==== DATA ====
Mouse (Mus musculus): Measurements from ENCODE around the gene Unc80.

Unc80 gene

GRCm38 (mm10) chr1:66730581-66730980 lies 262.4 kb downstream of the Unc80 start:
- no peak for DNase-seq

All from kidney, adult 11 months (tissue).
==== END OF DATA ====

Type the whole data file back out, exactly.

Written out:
Mouse (Mus musculus): Measurements from ENCODE around the gene Unc80.

Unc80 gene

GRCm38 (mm10) chr1:66730581-66730980 lies 262.4 kb downstream of the Unc80 start:
- no peak for DNase-seq

All from kidney, adult 11 months (tissue).